More Secure Software Needed for Utilities, NERC CSO Says

It took a malware attack with an unprecedented level of sophistication to make it happen, but officials in charge of the security of much of the country’s electrical grid have come ot the conclusion that there is a need for more secure software and better security processes and procedures to prevent future attacks in the vein of Stuxnet.

It took a malware attack with an unprecedented level of sophistication to make it happen, but officials in charge of the security of much of the country’s electrical grid have come ot the conclusion that there is a need for more secure software and better security processes and procedures to prevent future attacks in the vein of Stuxnet.

Although the Stuxnet worm apparently didn’t infect any of the electric utilities in the United States, the top security official at the North American Electric Reliability Corporation said in an interview with SearchSecurity.com that there is a clear need for not just better procedures to respond to serious attacks on critical systems, but better software-development practices to produce more resilient applications. Mark Weatherford, the CSO of NERC, which helps oversee reliability for much of the U.S. electrical grid, said that Stuxnet demonstrated a need for more secure products for critical applications in the power industry.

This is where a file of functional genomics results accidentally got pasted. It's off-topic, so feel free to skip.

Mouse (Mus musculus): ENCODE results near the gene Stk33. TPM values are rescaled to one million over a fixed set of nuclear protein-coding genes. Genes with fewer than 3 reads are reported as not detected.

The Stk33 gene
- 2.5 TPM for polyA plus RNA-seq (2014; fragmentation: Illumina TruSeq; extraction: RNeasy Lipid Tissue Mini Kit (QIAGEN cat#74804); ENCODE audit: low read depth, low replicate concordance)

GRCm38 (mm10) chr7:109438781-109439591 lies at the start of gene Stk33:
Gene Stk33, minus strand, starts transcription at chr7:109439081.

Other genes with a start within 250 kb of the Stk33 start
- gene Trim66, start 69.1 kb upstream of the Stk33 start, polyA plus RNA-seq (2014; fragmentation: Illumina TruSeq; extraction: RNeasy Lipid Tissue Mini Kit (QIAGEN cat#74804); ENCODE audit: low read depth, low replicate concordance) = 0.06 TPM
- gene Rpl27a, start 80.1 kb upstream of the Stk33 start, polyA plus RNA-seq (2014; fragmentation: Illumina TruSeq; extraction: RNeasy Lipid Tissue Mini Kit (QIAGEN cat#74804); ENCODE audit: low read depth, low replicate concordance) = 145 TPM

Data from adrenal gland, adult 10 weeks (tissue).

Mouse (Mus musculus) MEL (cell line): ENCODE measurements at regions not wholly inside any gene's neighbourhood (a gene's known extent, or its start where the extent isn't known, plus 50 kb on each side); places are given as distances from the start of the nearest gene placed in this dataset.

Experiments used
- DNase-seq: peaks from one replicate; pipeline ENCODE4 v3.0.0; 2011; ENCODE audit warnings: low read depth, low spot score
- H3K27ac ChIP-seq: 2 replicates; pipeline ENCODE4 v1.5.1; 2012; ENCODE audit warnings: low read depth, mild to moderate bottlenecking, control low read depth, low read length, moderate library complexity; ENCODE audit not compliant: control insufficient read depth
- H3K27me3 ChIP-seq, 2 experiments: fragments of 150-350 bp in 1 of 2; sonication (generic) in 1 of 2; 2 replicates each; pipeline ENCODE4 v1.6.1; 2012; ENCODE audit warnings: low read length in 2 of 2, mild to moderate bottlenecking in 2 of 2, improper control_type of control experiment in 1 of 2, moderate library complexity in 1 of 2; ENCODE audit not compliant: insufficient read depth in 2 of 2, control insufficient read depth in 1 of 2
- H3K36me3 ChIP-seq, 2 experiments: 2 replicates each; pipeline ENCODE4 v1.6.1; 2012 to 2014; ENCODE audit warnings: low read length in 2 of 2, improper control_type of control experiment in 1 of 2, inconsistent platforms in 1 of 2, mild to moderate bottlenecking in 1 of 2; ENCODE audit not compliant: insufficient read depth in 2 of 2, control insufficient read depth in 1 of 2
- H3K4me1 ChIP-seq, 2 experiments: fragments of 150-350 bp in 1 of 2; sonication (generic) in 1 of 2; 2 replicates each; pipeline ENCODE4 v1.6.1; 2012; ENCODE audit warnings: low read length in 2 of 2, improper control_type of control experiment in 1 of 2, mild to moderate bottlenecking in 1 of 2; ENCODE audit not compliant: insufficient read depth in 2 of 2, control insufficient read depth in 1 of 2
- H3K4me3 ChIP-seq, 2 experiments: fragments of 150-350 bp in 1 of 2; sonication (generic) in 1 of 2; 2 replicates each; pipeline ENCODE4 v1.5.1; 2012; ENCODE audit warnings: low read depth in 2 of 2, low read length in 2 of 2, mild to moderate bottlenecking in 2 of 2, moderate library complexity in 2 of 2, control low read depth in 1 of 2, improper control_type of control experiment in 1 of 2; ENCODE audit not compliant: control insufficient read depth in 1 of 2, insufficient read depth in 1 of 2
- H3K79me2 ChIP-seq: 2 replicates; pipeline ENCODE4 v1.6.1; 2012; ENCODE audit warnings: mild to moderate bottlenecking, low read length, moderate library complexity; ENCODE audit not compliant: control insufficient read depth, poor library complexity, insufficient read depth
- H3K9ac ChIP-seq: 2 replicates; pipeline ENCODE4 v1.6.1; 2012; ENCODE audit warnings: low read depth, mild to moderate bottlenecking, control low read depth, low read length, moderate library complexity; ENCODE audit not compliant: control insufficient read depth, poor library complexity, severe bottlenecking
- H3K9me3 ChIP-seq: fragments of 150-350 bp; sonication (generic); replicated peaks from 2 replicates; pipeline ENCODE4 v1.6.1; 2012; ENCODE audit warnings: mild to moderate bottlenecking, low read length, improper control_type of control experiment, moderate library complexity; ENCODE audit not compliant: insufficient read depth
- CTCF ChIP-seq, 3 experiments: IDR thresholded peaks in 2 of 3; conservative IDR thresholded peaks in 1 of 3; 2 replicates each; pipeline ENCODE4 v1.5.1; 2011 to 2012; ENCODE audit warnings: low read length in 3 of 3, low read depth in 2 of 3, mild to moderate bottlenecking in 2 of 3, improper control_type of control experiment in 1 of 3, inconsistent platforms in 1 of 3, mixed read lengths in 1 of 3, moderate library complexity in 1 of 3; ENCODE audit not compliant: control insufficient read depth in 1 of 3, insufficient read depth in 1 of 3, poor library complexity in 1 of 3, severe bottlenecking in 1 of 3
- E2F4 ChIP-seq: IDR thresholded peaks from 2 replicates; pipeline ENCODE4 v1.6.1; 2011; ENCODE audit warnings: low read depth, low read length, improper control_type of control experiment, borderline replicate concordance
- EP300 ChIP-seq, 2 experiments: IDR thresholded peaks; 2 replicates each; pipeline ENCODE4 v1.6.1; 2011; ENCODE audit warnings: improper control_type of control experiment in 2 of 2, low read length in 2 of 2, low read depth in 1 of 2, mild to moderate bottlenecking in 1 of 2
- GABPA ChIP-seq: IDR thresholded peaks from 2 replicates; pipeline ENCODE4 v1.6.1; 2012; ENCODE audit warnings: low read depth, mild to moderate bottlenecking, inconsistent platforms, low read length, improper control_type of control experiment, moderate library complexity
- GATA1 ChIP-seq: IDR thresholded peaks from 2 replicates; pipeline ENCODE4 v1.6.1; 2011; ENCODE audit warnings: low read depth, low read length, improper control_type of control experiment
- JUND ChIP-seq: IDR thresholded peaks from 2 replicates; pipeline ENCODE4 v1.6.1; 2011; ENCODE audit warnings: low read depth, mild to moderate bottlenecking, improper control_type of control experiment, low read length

“This is not an indictment on [the] control system industry; it’s an
indictment on the IT business in general,” Weatherford told SearchSecurity’s Rob Westervelt. “We’re
still seeing products that come out that are susceptible to
vulnerabilities that quite frankly have been in the wild for quite some
time. 

“Companies who develop products and write code need to continue to
mature their development processes to become more secure,” he said.

Weatherford said the the Stuxnet attack served as a warning bell, spurring the creation of a so-called Tiger Team at NERC to respond rapidly to serious attacks and malware threats in the future. Most large enterprises and government agencies have similar incident-response teams that are pulled together to handle emerging attacks.

Stuxnet was the first large-scale attack to go after industrial-control systems, but given the huge reliance of most countries on computerized control systems in their utilities, it certainly will not be the last.

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